An evolutionary complex systems perspective on urban health

Jieling Liu, Franz W. Gatzweiler, Manasi Kumar

Research output: Contribution to journalArticlepeer-review

9 Citations (Scopus)


Deliberations about how to govern complex problems of urban health and wellbeing sustainably have often been implicitly biased by ideas such as being ‘human-scale’ or ‘people-centered.’ With increasing urban populations and increasing urban system interconnectivity, many cities have transformed into city regions or clusters, and the external effects of urban growth are carried mainly by the marginalized and the environment putting urban health increasingly at risk. Here we address the question of why human societies have not been better at collectively adapting to the challenges of urbanization and global environmental change? We build a theoretical framework of multi-level selection, complex systems evolution, and governance, following which we then present ‘human-scale’ and ‘people-centered’ ideas of urban development as expressions of two types of socio-political organization with different degrees of self-organization. We found several reasons for which the maladies of current urban development emerged and the seeming inability to resolve them. First, urban systems became increasingly interconnected and evolved into ultrasocial superorganisms, displaying preference to sustain themselves as a whole rather than their subordinates. Second, the difference in scaling effects between the biological and the social network contributed to the mismatch between rapid urban growth and slow adaptation. Furthermore, institutions of decreased variety reinforce themselves and become dominant, creating a positive feedback mechanism and promoting invasive and exploitative exponential growth, but they also reduce the creativity and resilience of urban systems. We also found that both the “human-scale” and the “people-centered” approaches acknowledge the exponential growth and decreasing variety in urban systems, and advocate for correcting the mismatches. To incorporate people's needs and values for long-term, truly sustainable urban health governance, we recommend combining the self-organizing, evolutionary feature of “human-scale” and the coordinative, political feature of “people-centeredness.”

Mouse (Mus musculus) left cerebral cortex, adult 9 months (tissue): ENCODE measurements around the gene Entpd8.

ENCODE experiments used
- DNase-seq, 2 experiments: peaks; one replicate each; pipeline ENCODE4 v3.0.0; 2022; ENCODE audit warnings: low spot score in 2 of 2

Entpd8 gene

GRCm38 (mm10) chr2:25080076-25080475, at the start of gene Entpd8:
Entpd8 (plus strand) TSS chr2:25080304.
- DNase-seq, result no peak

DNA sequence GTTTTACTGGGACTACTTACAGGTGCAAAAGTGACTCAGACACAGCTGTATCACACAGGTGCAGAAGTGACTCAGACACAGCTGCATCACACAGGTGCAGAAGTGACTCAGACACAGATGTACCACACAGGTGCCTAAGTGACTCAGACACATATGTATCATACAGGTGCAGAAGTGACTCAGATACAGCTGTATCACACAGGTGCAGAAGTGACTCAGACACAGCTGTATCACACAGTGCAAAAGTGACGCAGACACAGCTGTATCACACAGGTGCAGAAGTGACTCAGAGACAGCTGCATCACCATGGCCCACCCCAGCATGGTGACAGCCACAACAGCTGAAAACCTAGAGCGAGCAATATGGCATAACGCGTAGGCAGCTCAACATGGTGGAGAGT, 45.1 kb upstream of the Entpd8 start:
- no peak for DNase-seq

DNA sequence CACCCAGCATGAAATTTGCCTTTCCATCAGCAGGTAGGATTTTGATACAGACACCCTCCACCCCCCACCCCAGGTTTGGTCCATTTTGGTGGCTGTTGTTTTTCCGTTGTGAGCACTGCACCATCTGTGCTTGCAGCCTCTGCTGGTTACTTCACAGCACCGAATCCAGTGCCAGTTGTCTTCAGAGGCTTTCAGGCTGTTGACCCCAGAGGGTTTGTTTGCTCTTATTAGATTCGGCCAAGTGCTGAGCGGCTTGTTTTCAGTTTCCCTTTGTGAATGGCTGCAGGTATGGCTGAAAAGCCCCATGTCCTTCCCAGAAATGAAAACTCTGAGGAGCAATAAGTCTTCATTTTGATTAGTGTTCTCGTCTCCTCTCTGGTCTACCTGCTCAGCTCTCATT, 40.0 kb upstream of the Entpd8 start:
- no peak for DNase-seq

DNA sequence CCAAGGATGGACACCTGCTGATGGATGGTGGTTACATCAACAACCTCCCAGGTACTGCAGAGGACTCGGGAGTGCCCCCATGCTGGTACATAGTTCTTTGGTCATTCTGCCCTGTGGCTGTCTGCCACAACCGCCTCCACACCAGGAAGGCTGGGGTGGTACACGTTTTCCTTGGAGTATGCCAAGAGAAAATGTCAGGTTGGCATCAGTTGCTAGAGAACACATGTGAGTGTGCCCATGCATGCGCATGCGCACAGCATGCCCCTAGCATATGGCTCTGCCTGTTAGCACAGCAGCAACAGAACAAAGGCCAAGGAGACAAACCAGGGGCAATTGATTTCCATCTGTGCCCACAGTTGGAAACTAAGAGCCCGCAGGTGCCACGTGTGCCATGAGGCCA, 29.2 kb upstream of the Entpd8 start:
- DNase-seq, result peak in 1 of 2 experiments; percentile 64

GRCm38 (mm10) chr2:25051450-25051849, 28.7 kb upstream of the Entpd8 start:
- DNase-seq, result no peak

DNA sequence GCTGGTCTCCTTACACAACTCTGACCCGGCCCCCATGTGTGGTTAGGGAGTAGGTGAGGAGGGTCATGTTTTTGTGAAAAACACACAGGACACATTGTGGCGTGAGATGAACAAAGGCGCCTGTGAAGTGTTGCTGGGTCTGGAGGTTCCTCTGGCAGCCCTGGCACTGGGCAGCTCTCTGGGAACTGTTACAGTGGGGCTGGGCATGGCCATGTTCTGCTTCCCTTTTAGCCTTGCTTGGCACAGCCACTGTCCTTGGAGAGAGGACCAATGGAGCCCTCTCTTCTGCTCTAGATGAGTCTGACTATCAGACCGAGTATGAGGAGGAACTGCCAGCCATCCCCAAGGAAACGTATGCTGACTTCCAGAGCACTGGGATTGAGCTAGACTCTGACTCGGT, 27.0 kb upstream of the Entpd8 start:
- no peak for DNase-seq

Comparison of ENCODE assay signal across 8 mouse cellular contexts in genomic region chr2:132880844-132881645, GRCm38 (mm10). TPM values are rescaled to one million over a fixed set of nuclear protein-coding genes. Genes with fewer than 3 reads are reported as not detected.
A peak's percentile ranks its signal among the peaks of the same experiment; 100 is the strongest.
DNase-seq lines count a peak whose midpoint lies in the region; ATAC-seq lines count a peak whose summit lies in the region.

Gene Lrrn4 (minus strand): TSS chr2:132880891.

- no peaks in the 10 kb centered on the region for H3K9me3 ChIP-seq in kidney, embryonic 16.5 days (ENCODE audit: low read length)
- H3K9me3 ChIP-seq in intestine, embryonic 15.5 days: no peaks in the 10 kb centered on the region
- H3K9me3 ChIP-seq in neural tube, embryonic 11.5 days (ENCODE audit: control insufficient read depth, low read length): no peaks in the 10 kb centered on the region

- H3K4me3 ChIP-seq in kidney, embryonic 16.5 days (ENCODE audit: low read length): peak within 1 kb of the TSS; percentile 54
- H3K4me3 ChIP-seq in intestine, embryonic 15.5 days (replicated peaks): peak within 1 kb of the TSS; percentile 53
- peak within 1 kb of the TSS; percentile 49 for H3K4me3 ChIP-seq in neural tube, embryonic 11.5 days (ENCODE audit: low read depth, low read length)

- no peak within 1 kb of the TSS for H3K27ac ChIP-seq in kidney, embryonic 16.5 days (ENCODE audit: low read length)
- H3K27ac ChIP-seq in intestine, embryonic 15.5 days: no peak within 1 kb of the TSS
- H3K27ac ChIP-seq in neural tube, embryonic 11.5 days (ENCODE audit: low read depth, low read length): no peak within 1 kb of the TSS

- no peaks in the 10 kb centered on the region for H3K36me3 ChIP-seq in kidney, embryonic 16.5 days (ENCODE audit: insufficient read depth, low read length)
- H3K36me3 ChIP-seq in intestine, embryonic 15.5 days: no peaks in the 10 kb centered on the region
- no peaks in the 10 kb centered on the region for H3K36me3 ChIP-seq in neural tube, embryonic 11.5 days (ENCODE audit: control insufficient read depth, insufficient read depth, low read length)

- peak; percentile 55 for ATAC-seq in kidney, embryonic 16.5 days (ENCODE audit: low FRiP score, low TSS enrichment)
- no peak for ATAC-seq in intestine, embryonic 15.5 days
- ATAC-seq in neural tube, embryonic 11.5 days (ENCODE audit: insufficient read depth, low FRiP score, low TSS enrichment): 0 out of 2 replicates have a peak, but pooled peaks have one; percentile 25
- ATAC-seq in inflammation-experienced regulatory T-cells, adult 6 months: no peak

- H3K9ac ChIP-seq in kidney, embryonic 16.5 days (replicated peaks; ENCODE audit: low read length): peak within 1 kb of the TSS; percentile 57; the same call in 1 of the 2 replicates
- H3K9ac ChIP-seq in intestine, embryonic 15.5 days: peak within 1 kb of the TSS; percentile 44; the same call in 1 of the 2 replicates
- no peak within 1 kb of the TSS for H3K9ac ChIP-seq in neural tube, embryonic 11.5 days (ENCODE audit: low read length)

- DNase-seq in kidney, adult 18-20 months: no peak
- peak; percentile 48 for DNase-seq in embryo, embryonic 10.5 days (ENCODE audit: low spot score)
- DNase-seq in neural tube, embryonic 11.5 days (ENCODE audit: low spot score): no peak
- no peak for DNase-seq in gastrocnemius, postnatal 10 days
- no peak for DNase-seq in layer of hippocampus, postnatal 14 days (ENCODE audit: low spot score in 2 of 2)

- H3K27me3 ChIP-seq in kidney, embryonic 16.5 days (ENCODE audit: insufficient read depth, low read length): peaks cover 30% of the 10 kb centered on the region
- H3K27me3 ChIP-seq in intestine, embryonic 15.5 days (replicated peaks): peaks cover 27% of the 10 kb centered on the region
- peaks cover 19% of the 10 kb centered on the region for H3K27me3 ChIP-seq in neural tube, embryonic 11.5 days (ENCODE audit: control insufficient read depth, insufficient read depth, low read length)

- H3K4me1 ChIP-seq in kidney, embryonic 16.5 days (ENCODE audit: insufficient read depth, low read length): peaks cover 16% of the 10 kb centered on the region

Original languageEnglish
Article number100815
JournalSocio-Economic Planning Sciences
Publication statusPublished - Jun 2021
Externally publishedYes


  • Complex systems
  • Evolution
  • Human-scale
  • People-centered
  • Ultrasociality
  • Urban health


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